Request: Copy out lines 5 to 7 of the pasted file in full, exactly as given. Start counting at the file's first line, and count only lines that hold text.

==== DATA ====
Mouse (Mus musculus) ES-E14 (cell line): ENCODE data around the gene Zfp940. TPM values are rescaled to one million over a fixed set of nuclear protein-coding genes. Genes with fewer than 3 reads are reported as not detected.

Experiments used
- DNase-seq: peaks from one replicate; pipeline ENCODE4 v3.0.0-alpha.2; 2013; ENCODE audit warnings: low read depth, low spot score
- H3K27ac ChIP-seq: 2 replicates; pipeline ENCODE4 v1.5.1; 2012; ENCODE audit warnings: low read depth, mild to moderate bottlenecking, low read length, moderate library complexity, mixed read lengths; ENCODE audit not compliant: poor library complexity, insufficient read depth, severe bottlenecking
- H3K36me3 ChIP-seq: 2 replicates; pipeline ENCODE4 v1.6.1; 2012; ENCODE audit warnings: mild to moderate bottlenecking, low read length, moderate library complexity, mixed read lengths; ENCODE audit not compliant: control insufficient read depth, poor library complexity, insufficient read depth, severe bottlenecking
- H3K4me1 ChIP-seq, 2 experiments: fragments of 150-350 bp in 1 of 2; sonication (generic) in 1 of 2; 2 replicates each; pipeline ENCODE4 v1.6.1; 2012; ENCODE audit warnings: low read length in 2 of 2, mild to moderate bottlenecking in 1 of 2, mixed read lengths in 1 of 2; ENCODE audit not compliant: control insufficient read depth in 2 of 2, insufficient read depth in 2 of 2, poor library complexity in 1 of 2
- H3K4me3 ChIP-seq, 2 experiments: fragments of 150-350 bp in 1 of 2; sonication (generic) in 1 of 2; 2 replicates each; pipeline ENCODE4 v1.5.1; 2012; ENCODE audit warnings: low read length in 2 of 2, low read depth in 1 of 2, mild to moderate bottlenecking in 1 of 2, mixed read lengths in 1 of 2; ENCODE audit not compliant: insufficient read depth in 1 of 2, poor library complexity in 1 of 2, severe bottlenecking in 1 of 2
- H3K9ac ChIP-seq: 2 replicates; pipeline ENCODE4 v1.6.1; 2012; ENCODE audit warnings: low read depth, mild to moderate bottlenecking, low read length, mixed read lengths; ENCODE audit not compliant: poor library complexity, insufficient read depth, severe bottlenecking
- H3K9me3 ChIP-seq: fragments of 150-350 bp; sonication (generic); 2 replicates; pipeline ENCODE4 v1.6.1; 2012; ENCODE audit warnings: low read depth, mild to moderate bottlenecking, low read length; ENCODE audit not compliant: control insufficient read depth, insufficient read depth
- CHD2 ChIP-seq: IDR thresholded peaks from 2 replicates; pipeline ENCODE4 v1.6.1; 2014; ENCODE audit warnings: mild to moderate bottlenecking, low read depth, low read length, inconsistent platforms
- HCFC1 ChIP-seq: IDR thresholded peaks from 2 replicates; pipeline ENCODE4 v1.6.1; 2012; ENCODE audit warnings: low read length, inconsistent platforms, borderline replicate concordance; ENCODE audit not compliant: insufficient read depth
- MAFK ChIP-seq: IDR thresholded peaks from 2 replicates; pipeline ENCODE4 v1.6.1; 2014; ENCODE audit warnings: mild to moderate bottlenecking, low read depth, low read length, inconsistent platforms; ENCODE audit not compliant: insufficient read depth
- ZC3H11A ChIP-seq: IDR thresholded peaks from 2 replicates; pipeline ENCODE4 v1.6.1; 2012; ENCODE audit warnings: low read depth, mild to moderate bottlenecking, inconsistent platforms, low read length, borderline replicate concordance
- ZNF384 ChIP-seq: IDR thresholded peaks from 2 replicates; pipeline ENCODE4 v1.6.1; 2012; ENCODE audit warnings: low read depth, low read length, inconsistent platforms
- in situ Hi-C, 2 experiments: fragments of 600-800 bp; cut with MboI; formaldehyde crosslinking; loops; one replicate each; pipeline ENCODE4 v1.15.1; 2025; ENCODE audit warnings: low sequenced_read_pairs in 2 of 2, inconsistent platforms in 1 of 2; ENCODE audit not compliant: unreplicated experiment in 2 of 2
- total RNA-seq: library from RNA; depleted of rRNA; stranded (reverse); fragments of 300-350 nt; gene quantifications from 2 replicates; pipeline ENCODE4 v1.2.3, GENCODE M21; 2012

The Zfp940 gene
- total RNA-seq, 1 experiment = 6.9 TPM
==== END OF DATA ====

- H3K36me3 ChIP-seq: 2 replicates; pipeline ENCODE4 v1.6.1; 2012; ENCODE audit warnings: mild to moderate bottlenecking, low read length, moderate library complexity, mixed read lengths; ENCODE audit not compliant: control insufficient read depth, poor library complexity, insufficient read depth, severe bottlenecking
- H3K4me1 ChIP-seq, 2 experiments: fragments of 150-350 bp in 1 of 2; sonication (generic) in 1 of 2; 2 replicates each; pipeline ENCODE4 v1.6.1; 2012; ENCODE audit warnings: low read length in 2 of 2, mild to moderate bottlenecking in 1 of 2, mixed read lengths in 1 of 2; ENCODE audit not compliant: control insufficient read depth in 2 of 2, insufficient read depth in 2 of 2, poor library complexity in 1 of 2
- H3K4me3 ChIP-seq, 2 experiments: fragments of 150-350 bp in 1 of 2; sonication (generic) in 1 of 2; 2 replicates each; pipeline ENCODE4 v1.5.1; 2012; ENCODE audit warnings: low read length in 2 of 2, low read depth in 1 of 2, mild to moderate bottlenecking in 1 of 2, mixed read lengths in 1 of 2; ENCODE audit not compliant: insufficient read depth in 1 of 2, poor library complexity in 1 of 2, severe bottlenecking in 1 of 2